“If your mother says she loves you, check it out.”
That was the maxim at the famed City News Bureau, where young reporters covered crime, fires, courts and city hall for Chicago’s major newspapers, TV and radio stations. Over its 115-year existence (1890-2005), some of America’s best journalists got their starts there. Even some of my own NIU journalism grads worked at City News in its final years. It was gritty, often grim work, sifting through police reports of murder and mayhem and then checking everything out by going to those neighborhoods and finding eyewitnesses. When a story came out of City News, you could trust it because you knew the reporters had done the legwork.
Now imagine that, during the Roman Empire, City News had a Jerusalem bureau. Imagine you’re a news reporter on overnight duty. A wild report comes in from the sleepy suburb of Bethlehem. A bunch of angels have appeared in a field, announcing the birth of some baby whom they say is the Messiah.
Uh, sure. All that’s missing from this story is Bigfoot arriving in a flying saucer. But apparently something happened out there. So you hop on your camel and ride to Bethlehem to check it out. You arrive at the stable mentioned in the reports and, sure enough, there’s a couple with a newborn baby. All right, that’s a little odd, but understandable given that the inns were full with people in town for the census. The baby looks normal enough. The mom seems to have a knowing smile, but there are no angels in sight. Nothing to see here.
You ask the parents about the angel story.
“Oh, that was some shepherds who showed up right after the baby was born. They seemed pretty scared.”
Great. Your only eyewitnesses are … shepherds? The dirty guys who wander around fields all night protecting sheep? They probably imagine all kinds of crazy stuff out there in the dark. And who knows how much they had to drink?
The parents go on to mention the angels. They saw one, too, a few months earlier.
“Uh-huh,” you say, slowly putting away your notebook and shuffling toward the door. You thank them and depart, deciding to put this one in the file with alien abductions and Julius Caesar conspiracies.
Fast-forward about 60 years. Another reporter catches wind of the Bethlehem story—only now it’s connected to a movement that is sweeping the whole empire. Luke, a physician by trade, has taken it upon himself to research and write the whole story of Jesus. Mark and Matthew have already done this by now, but Luke sees an opportunity to draw on those accounts and go deeper. Given what he knows already through eyewitnesses and the earlier gospels—that Jesus attracted multitudes of followers, performed miracles, claimed to be God, was crucified and rose again—suddenly those old tales about shepherds and angels don’t seem so far-fetched. And no one has credibly reported this part of the story yet.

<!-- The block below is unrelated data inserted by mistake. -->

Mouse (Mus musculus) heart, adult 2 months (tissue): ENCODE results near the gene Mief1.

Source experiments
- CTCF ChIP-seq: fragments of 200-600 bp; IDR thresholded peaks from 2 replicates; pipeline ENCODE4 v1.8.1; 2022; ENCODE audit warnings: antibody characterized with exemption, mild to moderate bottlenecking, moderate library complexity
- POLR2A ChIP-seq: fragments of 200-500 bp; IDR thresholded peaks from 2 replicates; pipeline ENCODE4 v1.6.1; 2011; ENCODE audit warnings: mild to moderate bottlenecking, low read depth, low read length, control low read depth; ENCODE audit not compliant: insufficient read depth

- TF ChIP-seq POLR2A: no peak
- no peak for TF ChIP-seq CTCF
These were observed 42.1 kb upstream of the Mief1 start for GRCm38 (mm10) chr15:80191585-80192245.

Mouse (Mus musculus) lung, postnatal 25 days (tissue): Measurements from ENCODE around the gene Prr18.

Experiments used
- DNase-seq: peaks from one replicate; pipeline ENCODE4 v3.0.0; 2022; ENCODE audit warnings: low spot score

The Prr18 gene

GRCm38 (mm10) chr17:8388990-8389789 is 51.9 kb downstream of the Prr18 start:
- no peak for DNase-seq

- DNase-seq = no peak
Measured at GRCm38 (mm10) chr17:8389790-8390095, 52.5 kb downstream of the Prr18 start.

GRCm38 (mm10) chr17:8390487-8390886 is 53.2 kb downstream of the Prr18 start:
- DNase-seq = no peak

So, employing the City News approach, Luke checks it out. How? By interviewing eyewitnesses. How do we know that’s what he did? Because he tells us:
“Many have undertaken to draw up an account of the things that have been fulfilled among us, just as they were handed down to us by those who from the first were eyewitnesses and servants of the word. With this in mind, since I myself have carefully investigated everything from the beginning, I too decided to write an orderly account for you, most excellent Theophilus, so that you may know the certainty of the things you have been taught.” (Luke 1:1-4)
Maybe Luke finds a shepherd or two still alive after all these years. He almost certainly interviews Mary, who tells him the whole story: the angel Gabriel’s visit and her song of response. Her virgin pregnancy. The stable and manger. The shepherds showing up and telling her what they had just seen and heard in the fields. She’s treasured all of this in her heart for years—maybe for this moment where it’s all finally going to be written down.
Why didn’t the whole world get to see that multitude of angels the night Jesus was born? Wouldn’t that have made everything so much easier? Why, instead, were shepherds—shepherds?!—the ones to receive the breaking news? Didn’t God know we needed credible eyewitnesses?
A thousand sermons could address those questions. I’m not qualified to preach any of them, but here’s what I know: God’s character is consistent throughout the Bible. Part of that character is that he favors the poor, the marginalized, the invisible, the lowly. Most often, he accomplishes his work through those kinds of people.
I also know that God really likes shepherds. The shepherd who wrote Psalm 23 identifies the Lord as his shepherd. And how genius is it that the birth announcement for the One who would call himself the Good Shepherd was delivered first … to fellow shepherds?
Those are insights embedded in a story we might never have known … except for the fact that a reporter checked it out.